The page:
The Swine Health Monitoring Project (SHMP) was created in 2012 to prospectively monitor the incidence of PRRS virus, but has since expanded in scope to also include incidence of Porcine Epidemic Diarrhea Virus (PEDV) and Seneca Valley Virus. Today, participating veterinarians from across the country submit data weekly representing about 40 percent of the domestic sow herd. This ongoing effort provides invaluable data and reports back to the Swine Health Information Center (SHIC) and assists in its mission to protect and enhance the health of the U.S. swine herd through coordinated global disease monitoring.

According to Dr. Bob Morrison, a professor in the Department of Veterinary Population Medicine at the University of Minnesota, the overall purpose of SHMP is to develop enhanced capacity to help the swine industry respond to emerging pathogens – a key factor in why SHIC helps to financially support the program.

In the short run, the SHMP collects, analyzes and reports disease data to help the pork industry control economically important diseases such as PRRS and PEDV. The project includes 29 systems of production which includes integrated companies, managed production, veterinary practices and regional control projects. Approximately 1,000 sow farms are included from across the country, which offers unique insights on real-time disease surveillance that no others have.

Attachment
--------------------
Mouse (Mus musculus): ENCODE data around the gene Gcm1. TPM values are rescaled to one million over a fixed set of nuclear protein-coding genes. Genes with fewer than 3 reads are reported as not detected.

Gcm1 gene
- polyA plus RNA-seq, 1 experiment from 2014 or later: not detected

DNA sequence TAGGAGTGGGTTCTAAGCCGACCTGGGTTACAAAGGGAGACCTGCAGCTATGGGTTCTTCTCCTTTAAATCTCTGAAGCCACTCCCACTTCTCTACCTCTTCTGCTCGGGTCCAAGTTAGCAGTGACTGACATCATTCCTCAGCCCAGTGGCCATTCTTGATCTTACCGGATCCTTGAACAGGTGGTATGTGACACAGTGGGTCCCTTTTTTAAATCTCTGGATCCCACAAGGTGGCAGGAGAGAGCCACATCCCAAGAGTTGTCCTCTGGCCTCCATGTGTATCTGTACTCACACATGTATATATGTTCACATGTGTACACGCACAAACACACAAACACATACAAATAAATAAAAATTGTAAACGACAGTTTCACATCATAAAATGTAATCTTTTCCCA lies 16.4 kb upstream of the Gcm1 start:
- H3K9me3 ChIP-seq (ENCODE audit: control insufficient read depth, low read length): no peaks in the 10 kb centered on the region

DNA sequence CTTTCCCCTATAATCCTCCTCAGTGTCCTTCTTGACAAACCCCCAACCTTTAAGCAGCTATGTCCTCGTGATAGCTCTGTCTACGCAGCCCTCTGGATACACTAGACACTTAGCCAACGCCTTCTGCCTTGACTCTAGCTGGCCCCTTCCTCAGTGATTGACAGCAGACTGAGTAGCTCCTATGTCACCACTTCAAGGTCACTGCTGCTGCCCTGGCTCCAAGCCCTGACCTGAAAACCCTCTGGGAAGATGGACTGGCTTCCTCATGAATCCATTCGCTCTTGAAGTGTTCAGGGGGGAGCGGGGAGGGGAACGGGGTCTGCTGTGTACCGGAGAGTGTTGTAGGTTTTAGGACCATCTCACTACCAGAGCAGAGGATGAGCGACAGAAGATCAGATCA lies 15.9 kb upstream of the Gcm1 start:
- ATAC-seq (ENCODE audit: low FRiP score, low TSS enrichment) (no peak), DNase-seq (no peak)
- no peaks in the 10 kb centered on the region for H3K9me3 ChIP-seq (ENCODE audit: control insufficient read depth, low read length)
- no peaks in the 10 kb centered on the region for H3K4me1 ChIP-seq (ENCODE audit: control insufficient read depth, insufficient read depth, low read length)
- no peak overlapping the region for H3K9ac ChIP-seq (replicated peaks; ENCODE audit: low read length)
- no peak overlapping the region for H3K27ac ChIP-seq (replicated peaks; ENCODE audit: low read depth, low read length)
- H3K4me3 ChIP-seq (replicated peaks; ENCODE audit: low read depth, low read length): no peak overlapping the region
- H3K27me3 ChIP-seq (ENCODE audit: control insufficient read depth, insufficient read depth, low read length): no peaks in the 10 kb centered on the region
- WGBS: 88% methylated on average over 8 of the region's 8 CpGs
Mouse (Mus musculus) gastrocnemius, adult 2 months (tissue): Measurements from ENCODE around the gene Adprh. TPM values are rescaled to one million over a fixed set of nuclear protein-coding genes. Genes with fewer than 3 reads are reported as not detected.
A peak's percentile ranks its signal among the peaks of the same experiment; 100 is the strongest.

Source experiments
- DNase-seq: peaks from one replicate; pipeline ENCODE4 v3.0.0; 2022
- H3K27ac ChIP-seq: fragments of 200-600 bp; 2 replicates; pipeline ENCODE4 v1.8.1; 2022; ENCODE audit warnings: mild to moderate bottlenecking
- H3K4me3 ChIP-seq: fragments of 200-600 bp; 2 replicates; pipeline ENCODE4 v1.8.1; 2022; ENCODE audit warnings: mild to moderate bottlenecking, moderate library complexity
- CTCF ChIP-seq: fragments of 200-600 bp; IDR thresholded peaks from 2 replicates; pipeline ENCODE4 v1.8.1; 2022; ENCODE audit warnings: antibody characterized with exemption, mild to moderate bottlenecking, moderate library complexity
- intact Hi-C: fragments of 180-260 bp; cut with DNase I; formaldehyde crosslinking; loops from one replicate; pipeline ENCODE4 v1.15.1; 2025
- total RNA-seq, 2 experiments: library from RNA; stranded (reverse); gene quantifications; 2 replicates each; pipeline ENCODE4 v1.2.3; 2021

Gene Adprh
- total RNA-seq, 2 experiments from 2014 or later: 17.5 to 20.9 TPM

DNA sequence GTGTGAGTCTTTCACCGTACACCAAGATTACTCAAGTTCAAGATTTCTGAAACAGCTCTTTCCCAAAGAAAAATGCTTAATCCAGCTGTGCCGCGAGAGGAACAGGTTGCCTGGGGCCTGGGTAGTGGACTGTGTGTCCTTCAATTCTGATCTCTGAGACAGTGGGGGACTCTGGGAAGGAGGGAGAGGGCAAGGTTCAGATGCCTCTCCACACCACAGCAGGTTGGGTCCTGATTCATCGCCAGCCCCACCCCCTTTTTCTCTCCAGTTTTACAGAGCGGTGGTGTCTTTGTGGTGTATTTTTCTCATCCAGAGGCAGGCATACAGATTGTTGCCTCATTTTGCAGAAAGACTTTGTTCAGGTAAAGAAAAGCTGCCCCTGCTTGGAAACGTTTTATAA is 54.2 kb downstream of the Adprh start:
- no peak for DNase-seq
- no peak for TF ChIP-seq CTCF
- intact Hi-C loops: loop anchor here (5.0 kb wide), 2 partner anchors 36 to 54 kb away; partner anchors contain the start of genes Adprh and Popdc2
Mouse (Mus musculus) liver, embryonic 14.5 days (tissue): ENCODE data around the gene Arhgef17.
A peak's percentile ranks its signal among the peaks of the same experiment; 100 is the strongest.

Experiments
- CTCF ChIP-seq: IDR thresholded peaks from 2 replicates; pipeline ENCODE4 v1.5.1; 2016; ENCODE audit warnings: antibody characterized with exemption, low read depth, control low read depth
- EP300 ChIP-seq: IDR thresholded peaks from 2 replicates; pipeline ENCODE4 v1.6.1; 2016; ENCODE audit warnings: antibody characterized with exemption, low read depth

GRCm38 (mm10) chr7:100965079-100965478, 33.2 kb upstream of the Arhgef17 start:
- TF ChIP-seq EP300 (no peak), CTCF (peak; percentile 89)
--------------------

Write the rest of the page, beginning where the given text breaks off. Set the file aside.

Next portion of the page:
Aside from the weekly data SHMP provides on surveillance, the program includes a report that serves to educate and inform participants as well as nonparticipants about the project findings. Recent key takeaways have included PRRS virus incidence not decreasing from that reported in the last two years to how PED virus incidence was 7 percent which is down from 9 percent and 56 percent the previous two years.

To learn more about how the SHMP works and how it fits into SHIC’s objectives, read the full report here. In it, you’ll find specifics on how the SHMP is:

  • Monitoring trends in pathogen incidence and prevalence
  • Conducing prospective monitoring of PRRS virus sequence evolution and impact.
  • Developing capacity to capture and analyze movement data real-time
  • Expanding participation of producers to allow for all to be involved

The mission of the Swine Health Information Center is to protect and enhance the health of the United States swine herd through coordinated global disease monitoring, targeted research investments that minimize the impact of future disease threats, and analysis of swine health data. For more information, visit http://www.swinehealth.org or contact Dr. Sundberg at psundberg@swinehealth.org.